Can you commute on an S2000?

Absolutely, yes! Drive an S2000 or any other sports automobile that suits your needs if you wish to! There is nothing better than approaching every corner and motorway onramp like Ayrton Senna, aside from normal commuting. After all, life is too short to spend every day in a Honda Element.

Will S2000 continue to appreciate?

It’s difficult to believe that the value of a well-loved S2000 won’t keep increasing as long as it keeps up its good condition, even though not every ancient Honda is destined to have an appreciating path that drives its price to the moon. It’s not just your typical economy Honda, after all.

The Honda S2000, which debuted for the 1999 model year, is the company’s sports roadster from the 1960s, the S600.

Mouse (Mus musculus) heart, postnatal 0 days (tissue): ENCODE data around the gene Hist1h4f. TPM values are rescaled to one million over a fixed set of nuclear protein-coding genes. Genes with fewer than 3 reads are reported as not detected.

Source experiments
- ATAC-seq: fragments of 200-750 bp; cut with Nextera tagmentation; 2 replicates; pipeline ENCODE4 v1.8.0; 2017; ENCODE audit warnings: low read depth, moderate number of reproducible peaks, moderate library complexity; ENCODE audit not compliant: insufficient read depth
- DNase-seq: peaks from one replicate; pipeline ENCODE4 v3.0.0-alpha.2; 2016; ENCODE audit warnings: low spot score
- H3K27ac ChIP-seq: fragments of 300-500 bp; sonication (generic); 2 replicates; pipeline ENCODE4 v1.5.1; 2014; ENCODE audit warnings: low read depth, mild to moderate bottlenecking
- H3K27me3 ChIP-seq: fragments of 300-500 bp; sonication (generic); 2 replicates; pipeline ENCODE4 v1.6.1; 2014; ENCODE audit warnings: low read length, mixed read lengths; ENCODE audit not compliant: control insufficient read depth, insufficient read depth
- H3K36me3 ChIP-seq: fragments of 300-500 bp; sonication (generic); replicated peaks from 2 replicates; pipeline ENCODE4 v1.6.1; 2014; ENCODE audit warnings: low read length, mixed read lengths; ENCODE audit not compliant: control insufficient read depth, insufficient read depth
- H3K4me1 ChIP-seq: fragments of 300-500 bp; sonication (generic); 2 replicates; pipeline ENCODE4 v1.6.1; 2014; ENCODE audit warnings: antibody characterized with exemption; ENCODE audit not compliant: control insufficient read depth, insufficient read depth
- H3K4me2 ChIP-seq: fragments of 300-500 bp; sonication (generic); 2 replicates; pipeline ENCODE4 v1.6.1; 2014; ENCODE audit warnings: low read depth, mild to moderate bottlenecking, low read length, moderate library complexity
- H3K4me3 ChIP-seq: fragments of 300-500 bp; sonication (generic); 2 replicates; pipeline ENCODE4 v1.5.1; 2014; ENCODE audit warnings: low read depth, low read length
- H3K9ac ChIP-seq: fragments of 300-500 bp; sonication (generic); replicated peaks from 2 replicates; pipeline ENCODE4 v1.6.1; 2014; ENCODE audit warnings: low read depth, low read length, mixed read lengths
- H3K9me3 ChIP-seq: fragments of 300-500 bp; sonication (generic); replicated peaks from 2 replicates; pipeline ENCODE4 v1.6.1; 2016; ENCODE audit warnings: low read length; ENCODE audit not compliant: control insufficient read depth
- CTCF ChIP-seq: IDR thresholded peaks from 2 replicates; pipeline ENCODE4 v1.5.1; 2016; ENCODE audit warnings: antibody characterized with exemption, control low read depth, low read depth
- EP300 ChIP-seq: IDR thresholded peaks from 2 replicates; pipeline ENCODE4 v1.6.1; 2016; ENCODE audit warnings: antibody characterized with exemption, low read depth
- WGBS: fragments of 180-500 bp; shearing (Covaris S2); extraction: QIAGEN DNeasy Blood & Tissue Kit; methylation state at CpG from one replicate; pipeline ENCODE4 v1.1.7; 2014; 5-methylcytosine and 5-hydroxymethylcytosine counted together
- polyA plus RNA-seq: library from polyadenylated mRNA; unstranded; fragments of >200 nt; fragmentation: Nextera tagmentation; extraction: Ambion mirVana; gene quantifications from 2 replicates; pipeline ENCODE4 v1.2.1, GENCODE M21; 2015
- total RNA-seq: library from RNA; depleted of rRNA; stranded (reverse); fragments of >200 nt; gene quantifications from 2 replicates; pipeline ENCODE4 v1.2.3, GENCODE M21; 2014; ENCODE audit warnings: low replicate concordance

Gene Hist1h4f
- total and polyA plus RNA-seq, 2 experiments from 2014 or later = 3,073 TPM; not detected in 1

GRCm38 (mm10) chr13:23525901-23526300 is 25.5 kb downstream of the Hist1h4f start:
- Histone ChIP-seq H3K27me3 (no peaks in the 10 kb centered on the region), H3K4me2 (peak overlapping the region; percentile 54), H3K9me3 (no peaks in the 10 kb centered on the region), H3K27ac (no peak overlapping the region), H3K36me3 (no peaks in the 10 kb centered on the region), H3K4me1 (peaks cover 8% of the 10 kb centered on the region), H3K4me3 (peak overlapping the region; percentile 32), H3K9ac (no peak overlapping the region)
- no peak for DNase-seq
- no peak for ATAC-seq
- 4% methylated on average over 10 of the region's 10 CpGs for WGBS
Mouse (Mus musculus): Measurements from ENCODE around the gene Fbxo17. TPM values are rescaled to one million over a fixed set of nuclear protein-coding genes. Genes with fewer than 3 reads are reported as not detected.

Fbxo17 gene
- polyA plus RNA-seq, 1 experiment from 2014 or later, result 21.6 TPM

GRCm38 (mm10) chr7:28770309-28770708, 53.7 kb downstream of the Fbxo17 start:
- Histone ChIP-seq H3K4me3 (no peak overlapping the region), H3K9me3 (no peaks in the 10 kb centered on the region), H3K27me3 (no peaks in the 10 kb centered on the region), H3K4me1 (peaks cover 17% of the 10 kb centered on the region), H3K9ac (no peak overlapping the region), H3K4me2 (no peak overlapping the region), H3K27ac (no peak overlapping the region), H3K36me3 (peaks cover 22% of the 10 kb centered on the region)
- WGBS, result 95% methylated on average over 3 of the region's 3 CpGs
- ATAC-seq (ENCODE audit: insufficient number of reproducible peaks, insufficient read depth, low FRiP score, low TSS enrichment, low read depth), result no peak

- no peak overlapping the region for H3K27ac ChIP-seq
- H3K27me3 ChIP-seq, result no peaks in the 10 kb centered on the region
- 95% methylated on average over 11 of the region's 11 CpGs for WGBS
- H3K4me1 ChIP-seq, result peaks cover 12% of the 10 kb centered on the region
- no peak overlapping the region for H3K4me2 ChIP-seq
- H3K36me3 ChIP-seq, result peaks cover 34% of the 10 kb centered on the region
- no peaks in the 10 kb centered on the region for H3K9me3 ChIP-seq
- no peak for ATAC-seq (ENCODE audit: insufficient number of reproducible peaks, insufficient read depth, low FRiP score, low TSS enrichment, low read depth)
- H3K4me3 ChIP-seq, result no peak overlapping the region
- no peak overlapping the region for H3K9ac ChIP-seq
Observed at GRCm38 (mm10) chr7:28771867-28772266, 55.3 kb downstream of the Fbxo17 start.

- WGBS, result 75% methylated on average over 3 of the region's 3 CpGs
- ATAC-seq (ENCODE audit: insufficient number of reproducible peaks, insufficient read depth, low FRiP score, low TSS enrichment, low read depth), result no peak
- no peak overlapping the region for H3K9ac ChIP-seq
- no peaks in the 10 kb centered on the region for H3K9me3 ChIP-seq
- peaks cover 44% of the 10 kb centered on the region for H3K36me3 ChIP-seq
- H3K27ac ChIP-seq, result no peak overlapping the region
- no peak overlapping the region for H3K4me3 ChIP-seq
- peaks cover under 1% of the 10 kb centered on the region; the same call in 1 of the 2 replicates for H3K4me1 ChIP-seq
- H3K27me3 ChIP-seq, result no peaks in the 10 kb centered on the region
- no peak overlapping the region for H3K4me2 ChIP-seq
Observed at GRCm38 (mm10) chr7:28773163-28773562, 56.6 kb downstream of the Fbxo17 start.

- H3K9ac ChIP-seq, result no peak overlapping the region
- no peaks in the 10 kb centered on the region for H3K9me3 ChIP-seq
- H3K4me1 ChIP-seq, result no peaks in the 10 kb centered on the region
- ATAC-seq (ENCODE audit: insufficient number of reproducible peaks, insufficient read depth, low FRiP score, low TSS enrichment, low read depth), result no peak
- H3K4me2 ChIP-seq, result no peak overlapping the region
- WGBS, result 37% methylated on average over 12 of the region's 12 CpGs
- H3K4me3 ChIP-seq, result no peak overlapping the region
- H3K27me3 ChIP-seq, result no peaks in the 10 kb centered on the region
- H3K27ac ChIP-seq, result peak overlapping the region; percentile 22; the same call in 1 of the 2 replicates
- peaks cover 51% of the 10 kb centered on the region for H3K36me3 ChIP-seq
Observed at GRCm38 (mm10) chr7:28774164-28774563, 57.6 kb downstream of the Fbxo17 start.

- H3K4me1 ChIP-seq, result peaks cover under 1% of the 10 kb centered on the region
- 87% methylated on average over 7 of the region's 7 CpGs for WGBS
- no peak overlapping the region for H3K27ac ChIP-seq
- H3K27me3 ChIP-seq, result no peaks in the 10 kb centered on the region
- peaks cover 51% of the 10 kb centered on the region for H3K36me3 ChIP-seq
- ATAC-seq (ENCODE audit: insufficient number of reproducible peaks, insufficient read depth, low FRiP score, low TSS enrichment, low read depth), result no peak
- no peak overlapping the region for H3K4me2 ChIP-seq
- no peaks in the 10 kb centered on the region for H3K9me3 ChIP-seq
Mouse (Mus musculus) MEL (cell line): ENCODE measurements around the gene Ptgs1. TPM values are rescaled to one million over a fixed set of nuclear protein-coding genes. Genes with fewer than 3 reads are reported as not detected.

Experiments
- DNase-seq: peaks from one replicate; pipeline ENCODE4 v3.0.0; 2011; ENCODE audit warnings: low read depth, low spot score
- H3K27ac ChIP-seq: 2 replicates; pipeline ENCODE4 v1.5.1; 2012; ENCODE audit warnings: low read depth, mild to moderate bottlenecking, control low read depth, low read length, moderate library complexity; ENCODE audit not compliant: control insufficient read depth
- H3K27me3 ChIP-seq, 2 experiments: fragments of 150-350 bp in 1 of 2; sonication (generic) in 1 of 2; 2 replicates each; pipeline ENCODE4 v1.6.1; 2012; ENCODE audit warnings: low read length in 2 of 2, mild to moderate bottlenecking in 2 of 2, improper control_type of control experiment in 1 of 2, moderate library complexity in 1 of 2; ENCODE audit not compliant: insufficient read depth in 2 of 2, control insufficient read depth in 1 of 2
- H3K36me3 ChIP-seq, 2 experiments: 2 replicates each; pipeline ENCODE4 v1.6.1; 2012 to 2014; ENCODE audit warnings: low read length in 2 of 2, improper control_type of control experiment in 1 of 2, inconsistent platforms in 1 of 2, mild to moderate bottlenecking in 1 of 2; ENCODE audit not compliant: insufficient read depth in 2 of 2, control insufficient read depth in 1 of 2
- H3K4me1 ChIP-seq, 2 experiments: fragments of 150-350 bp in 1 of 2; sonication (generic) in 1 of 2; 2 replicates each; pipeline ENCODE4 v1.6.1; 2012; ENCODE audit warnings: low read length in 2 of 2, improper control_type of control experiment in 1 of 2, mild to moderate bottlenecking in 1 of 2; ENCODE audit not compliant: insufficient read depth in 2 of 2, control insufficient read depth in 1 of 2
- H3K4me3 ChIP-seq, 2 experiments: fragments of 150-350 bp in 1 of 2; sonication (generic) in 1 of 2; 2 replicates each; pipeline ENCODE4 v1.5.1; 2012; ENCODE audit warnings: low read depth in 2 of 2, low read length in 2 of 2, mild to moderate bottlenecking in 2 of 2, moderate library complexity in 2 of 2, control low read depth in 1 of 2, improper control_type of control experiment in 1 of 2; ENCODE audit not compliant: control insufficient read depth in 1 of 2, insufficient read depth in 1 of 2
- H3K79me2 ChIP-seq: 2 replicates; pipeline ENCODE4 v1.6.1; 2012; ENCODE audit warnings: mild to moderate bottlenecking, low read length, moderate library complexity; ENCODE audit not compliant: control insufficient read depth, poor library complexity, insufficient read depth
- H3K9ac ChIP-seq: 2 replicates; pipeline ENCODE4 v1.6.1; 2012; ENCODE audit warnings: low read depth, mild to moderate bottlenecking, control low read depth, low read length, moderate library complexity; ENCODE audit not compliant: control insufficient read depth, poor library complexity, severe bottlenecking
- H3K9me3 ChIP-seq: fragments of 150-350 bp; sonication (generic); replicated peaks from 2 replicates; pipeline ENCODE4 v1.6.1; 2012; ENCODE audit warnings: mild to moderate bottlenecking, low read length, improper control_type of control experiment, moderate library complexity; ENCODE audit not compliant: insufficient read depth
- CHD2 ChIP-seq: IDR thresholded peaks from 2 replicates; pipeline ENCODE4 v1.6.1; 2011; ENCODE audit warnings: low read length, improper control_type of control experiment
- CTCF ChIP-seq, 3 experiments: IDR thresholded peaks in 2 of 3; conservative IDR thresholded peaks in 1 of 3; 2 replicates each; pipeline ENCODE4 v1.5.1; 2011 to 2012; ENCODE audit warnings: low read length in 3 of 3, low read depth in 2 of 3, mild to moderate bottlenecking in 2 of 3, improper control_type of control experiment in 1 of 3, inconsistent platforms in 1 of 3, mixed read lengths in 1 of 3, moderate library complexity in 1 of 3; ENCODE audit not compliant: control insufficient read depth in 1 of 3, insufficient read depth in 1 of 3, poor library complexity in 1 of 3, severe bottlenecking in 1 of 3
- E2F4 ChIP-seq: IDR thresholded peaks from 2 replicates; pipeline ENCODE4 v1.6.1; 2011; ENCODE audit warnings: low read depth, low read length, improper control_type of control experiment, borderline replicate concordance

According to Motor Trend, several Honda divisions collaborated on the development of the S2000, from motorcycle engineers who built the four-cylinder engine to racing team engineers who designed the chassis, which accounts for the redline of 9,000 RPM. Honda created the S2000 as a competitive alternative to vehicles like the Porsche Boxster and the BMW Z4. According to Motor Trend’s research, it not only holds its own in real-world testing but also outperforms both German rivals.

How durable are S2000 engines?

The S2000 continues Honda’s tradition of building some of the world’s most dependable automobiles. The S2000 has shown to be a dependable mode of transportation, whether you use it daily or as a weekend warrior, despite its high-revving engine and aggressive suspension. Even better, because the S2000 is still a Honda, replacement parts are still widely accessible and reasonably priced.